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Canada’s Trust Tax Rules Are Changing

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Canada’s Trust Tax Rules Are Changing.jpgCanadian tax rules surrounding trusts are in the midst of a shake-up. This blog summarizes new tax rules applying to testamentary trusts already in effect, and proposed new rules affecting estate donations and spousal and common-law partner trusts.

Graduated Rate Estate

Under new Canadian trust tax rules enacted in 2014, any income earned and retained in a testamentary trust after 1 January 2016, is taxed at the highest federal and provincial personal tax rates, rather than at marginal rates of tax. However, the same rules introduced the concept of the “graduated rate estate” (GRE), the formation of which allows estates to be taxed at the appropriate lower marginal tax rates for up to 36 months, subject to certain conditions. These include that:

  • The estate must arise on and as a consequence of the individual’s death;
  • The estate must designate itself in its tax return for its first taxation year (or if the estate arose before 2016, for its first taxation year after 2015), as the individual’s graduated rate estate;
  • No other estate can be designated as the individual's GRE;
  • The estate cannot have come into existence longer than 36 months after the death of the individual, and the estate must have been, at that time, a testamentary trust; and
  • The estate must include the individual’s Social Insurance Number in its return of income for each taxation year of the estate that ends after 2015 during the 36-month period after the death of the individual.

New Proposals

Legislative proposals released in draft form by the Canadian Department of Finance on 15 January 2016, provide greater flexibility in the income tax rules for recognizing charitable donations made by an individual, and provide new rules for the tax treatment of capital property transferred to a primary beneficiary upon their death.

Related: A Landmark Case For Trust Administrators: Fundy Settlement v Canada

Estate Donations

The first proposal would modify the rules for donations made by an individual’s GRE to allow concessionary tax arrangements for up to 60 months after the individual’s death.

Currently, donations made by an individual to a registered Canadian charity or other qualified donors are eligible for a Charitable Donation Tax Credit (CDTC), subject to a number of conditions. This can then be applied against the individual's income tax liability.  The individual may claim a CDTC for the year in which the donation is made or for any of the five following years.

Trusts (including estates) are subject to the same rules. However, donations made by an individual's estate, while it is the individual's GRE, should be allocated to either:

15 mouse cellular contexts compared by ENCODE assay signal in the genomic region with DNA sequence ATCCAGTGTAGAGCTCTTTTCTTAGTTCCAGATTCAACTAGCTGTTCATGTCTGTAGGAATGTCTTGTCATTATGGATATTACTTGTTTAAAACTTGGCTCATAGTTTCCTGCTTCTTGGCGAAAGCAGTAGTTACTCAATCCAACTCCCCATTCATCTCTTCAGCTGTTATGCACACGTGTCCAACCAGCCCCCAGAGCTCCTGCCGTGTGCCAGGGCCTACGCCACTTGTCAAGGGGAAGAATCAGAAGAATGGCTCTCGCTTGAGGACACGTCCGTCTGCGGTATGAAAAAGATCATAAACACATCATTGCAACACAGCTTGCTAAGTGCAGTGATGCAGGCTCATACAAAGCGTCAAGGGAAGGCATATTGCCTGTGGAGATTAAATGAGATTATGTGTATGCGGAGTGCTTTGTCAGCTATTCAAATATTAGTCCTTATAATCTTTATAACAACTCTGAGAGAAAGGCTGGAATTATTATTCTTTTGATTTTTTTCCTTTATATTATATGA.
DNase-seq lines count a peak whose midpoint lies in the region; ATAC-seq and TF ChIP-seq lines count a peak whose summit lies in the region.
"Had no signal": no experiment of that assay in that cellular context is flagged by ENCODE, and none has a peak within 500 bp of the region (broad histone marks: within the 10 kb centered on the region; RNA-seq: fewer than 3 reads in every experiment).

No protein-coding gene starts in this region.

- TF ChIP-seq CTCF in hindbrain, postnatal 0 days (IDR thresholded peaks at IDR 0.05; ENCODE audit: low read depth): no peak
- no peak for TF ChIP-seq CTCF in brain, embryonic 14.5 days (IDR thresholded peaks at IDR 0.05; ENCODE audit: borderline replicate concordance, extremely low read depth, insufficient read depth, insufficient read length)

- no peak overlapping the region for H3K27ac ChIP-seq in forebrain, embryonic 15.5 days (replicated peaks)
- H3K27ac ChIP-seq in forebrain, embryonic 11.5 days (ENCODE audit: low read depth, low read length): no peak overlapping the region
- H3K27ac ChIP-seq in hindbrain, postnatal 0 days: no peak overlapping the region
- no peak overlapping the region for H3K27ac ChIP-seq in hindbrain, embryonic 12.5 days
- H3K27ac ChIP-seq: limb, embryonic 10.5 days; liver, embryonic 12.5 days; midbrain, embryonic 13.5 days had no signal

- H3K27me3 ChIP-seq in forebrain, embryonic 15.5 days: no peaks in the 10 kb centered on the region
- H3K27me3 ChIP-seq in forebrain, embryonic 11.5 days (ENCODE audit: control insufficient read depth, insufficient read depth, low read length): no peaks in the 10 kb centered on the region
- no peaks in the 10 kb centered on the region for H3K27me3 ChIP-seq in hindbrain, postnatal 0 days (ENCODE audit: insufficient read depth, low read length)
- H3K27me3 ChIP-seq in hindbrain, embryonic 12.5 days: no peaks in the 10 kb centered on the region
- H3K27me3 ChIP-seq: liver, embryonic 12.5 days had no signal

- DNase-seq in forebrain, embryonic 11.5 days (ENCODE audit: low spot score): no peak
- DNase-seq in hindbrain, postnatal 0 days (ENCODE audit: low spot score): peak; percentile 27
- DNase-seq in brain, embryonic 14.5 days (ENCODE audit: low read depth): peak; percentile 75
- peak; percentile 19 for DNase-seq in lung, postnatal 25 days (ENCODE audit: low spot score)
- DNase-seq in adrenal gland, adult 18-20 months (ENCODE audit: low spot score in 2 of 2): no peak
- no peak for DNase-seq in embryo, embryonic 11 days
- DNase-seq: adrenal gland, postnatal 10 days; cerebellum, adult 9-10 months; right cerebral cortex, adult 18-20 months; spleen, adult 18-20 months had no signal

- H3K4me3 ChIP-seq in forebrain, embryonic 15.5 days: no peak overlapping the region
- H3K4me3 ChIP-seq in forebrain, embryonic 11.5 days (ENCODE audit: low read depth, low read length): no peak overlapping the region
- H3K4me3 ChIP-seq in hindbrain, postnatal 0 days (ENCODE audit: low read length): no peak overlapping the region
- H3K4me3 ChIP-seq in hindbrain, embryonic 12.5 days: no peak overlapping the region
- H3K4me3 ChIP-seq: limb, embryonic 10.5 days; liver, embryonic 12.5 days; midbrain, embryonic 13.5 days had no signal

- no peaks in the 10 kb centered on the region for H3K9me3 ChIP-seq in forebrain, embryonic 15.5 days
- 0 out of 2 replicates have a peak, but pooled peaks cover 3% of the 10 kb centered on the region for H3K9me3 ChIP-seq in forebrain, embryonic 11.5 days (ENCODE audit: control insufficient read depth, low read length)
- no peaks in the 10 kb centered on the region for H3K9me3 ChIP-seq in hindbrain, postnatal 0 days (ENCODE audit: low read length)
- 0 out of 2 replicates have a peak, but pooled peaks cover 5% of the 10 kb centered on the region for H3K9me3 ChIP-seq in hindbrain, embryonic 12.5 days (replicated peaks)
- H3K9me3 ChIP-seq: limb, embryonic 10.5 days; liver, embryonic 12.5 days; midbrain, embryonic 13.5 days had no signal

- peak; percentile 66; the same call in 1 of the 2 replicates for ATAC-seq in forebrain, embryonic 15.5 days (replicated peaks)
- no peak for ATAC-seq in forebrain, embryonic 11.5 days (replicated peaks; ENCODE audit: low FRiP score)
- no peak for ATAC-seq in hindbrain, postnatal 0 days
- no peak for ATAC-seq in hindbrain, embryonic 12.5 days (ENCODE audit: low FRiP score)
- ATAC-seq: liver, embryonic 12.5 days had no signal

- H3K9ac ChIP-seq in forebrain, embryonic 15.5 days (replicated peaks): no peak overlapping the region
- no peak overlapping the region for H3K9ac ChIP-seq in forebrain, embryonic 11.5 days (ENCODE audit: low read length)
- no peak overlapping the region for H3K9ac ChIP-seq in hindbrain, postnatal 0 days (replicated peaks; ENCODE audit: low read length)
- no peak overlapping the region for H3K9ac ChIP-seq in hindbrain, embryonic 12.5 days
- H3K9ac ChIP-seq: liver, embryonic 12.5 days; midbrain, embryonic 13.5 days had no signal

• the taxation year of the estate in which the donation is made;
  • an earlier taxation year of the estate;
  • or the last two tax years of the individual.

In addition, if the property donated by the individual’s GRE is a publicly-listed security, or a unit of a mutual fund, that was owned by the individual immediately before the death, the capital gains on the property arising on the individual’s death are exempt from income tax.

The legislative proposals would modify the application of the above rules for donations made by an individual’s GRE by extending the rules to apply to donations made by the GRE, after it ceases to have that status because of expiry of the 36-month period, for up to 60 months after the individual’s death.

Donations made by an individual’s former GRE would be eligible to be allocated among either the taxation year of the estate in which the donation is made, or the last two taxation years of the individual. The capital gains tax exemption will also be available for these donations.

Spousal and Common Law Partner Trusts

Current tax rules permit an individual to transfer, on a tax-deferred basis, capital property to a trust the primary beneficiary of which is the individual’s spouse or common-law partner. These trusts, and certain similar trusts, are then subject to a deemed recognition of capital gains upon the death of the trust's primary beneficiary.

For deaths before 2016, this income was taxed in the trust. For deaths after 2015, these amounts are instead recognized as income in the hands of the primary beneficiary, although any tax liability arising in the primary beneficiary's final tax return will be due, in the first instance, from the trust.

The legislative proposals would modify the tax treatment of spousal and common-law partner trusts and similar trusts, for deaths after 2015, by:

  • Taxing in the trust the income deemed to be recognized in the trust on the death of the primary beneficiary (subject to the election described below);
  • Permitting a testamentary spousal or common-law partner trust (that arose on and as a consequence of a death before 2017) to jointly elect with the GRE of the trust’s primary beneficiary to have taxed, in the primary beneficiary’s final tax return, the income of the trust for its taxation year in which the primary beneficiary dies; and
  • For purposes of computing the trust’s Charitable Donation Tax Credit in respect of a donation made by the trust within 90 days after the end of the calendar year in which the primary beneficiary dies, permitting the trust to allocate the donation to the trust’s taxation year in which the primary beneficiary dies.

Next Steps

The Federal Government is now considering responses to a consultation on the new proposals, which concluded on 15 February 2016, and intends to lay new legislation before parliament in due course.

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